By adopting a Global Human Rights Sanctions regime, the European Union took a new step in leveraging its power to respond to human rights violations globally. The regime has a general scope, and targets both state and non-state actors. This paper shows that this regime occupies a tension zone between two competing approaches or mindsets to sanctions: a self-help approach that perceives sanctions as deriving authority from states’ sovereignty and subservient to their foreign policy, and a global governance approach that views sanctions as deriving authority from and bound by the objectives of specific international legal regimes they enforce. The tension between these approaches comes into stark view when constructing the listing criteria and policy objectives of the sanctions, which determine the scope of targets and duration of measures. Whether and how subsequent practice resolves this tension will be determined by certain legislative and interpretive moves by the EU Council and Court.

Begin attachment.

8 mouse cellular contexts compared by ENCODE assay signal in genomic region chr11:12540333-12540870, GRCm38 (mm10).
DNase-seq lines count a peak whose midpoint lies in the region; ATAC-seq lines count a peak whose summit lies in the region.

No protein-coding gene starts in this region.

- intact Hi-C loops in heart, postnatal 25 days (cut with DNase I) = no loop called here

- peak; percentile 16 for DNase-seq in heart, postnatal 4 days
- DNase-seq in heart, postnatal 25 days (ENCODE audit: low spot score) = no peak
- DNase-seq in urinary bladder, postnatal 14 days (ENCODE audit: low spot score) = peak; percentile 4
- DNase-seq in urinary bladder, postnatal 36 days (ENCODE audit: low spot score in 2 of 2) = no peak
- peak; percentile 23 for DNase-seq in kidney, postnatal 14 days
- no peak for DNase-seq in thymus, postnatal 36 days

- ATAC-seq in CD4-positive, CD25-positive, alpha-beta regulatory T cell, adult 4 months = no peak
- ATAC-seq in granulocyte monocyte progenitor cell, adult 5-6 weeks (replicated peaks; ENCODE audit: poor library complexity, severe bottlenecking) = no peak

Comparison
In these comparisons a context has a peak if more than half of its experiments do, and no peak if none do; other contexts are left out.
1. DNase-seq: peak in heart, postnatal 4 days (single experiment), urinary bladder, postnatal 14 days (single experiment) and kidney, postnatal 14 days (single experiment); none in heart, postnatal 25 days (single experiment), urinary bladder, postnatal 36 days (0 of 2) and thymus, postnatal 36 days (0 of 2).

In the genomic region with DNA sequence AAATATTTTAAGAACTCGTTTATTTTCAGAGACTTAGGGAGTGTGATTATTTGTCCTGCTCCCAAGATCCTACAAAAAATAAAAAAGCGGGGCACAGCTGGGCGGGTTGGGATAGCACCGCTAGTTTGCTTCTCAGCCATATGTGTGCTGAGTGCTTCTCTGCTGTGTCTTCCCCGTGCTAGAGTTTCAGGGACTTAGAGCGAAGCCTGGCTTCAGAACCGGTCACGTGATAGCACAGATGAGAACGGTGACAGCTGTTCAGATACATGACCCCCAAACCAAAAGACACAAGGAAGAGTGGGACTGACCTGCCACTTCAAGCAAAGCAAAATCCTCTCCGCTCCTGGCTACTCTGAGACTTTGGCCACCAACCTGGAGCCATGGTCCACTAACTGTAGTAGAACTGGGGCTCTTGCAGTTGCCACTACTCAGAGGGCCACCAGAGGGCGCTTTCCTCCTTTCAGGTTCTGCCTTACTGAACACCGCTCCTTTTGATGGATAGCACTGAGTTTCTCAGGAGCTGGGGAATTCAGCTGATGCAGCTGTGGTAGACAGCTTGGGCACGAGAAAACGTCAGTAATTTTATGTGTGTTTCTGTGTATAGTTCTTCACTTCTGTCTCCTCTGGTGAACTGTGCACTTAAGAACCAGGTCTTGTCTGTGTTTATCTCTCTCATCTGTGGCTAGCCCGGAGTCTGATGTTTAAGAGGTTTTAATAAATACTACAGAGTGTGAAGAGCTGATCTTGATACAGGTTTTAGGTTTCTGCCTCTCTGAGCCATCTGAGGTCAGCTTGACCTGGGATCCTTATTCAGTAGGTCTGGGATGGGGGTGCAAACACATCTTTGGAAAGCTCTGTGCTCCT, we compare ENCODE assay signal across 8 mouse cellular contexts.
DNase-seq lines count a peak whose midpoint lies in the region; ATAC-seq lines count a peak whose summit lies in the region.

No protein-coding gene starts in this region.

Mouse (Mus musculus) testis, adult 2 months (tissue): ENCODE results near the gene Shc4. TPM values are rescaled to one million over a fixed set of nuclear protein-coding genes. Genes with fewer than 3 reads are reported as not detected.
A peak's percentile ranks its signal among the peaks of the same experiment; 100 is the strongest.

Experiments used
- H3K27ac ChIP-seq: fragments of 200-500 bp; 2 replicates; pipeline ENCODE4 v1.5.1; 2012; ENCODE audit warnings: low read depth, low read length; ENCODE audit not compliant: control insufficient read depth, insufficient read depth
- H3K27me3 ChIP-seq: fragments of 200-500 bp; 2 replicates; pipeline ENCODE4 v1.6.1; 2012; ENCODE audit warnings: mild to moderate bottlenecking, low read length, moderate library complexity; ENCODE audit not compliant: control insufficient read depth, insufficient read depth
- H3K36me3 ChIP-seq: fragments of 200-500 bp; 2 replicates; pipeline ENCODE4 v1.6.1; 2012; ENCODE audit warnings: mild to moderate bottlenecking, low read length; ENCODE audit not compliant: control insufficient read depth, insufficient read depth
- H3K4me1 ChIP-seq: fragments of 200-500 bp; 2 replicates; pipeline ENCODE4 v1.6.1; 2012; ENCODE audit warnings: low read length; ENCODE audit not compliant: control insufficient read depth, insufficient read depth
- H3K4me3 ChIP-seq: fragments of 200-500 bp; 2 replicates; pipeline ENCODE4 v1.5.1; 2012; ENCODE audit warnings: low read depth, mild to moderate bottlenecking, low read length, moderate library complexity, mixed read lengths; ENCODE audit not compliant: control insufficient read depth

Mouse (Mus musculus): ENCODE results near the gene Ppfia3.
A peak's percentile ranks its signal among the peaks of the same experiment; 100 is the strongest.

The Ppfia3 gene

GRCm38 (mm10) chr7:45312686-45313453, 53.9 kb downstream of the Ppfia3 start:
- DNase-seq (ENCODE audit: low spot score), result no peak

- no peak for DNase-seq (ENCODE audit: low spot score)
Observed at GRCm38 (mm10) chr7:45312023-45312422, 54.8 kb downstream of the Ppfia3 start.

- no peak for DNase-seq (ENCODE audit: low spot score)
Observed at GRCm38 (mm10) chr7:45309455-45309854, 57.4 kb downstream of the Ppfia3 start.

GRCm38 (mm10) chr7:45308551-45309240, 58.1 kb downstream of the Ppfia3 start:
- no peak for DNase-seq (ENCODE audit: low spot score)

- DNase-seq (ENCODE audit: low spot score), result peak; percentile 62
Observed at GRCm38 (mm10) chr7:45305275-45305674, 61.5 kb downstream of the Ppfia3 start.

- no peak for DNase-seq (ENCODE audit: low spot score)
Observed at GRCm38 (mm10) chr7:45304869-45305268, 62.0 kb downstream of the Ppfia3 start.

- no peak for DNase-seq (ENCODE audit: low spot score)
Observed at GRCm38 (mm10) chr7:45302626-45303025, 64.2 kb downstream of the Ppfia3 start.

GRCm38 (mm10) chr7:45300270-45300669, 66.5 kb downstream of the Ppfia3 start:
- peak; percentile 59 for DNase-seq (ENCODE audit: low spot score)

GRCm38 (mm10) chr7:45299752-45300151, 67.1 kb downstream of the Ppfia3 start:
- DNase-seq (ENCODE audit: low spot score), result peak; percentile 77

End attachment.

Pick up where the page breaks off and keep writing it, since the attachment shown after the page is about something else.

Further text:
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- EU foreign policy
- Erga omnes obligations
- Global governance
- Human rights
ASJC Scopus subject areas
- Political Science and International Relations